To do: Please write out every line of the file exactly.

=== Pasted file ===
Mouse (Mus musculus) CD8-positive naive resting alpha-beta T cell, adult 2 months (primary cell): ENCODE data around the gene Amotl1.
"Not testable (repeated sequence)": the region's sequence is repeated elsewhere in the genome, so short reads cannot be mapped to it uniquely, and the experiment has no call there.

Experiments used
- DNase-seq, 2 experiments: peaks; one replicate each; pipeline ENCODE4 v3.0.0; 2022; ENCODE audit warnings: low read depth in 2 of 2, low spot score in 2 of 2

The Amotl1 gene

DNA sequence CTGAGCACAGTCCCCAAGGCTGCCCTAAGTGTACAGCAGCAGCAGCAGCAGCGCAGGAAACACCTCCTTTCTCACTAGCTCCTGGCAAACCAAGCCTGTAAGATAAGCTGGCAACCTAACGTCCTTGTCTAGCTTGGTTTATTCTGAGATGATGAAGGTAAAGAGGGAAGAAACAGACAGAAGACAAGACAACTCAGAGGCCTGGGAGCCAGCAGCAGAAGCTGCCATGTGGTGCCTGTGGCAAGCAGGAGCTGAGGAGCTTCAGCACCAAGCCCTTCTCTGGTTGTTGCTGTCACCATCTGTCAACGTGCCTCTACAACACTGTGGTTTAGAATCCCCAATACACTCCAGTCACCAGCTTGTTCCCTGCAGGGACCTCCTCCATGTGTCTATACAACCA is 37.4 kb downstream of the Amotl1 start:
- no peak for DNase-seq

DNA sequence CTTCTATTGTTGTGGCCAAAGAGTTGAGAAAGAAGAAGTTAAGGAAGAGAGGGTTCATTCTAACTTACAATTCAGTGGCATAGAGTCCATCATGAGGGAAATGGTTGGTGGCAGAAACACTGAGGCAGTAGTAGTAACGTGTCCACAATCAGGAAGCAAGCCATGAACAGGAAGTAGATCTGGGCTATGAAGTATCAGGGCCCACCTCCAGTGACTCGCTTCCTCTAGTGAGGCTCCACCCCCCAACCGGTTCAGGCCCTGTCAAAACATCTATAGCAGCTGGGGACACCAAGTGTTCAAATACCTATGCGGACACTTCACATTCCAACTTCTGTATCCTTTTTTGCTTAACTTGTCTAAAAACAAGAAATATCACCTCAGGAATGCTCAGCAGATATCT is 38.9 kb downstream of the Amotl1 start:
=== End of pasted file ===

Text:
Mouse (Mus musculus) CD8-positive naive resting alpha-beta T cell, adult 2 months (primary cell): ENCODE data around the gene Amotl1.
"Not testable (repeated sequence)": the region's sequence is repeated elsewhere in the genome, so short reads cannot be mapped to it uniquely, and the experiment has no call there.

Experiments used
- DNase-seq, 2 experiments: peaks; one replicate each; pipeline ENCODE4 v3.0.0; 2022; ENCODE audit warnings: low read depth in 2 of 2, low spot score in 2 of 2

The Amotl1 gene

DNA sequence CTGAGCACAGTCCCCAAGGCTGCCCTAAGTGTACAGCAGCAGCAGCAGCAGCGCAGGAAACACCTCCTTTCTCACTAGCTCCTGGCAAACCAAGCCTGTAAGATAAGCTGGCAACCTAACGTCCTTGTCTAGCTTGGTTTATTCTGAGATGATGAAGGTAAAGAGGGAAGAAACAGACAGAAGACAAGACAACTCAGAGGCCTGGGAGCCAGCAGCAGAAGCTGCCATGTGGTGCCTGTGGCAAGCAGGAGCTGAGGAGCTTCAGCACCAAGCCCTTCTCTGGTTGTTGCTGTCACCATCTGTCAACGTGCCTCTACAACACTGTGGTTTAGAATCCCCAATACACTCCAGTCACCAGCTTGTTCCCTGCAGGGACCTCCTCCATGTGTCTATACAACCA is 37.4 kb downstream of the Amotl1 start:
- no peak for DNase-seq

DNA sequence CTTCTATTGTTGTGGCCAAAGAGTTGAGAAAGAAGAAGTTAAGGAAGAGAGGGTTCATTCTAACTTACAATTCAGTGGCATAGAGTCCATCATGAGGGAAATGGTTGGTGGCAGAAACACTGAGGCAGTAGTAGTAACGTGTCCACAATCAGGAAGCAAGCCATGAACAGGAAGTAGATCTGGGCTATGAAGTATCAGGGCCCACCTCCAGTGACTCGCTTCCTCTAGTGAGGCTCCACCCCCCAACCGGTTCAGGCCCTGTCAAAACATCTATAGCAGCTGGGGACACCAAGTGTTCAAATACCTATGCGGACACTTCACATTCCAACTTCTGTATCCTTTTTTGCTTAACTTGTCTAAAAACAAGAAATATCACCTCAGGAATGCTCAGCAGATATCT is 38.9 kb downstream of the Amotl1 start: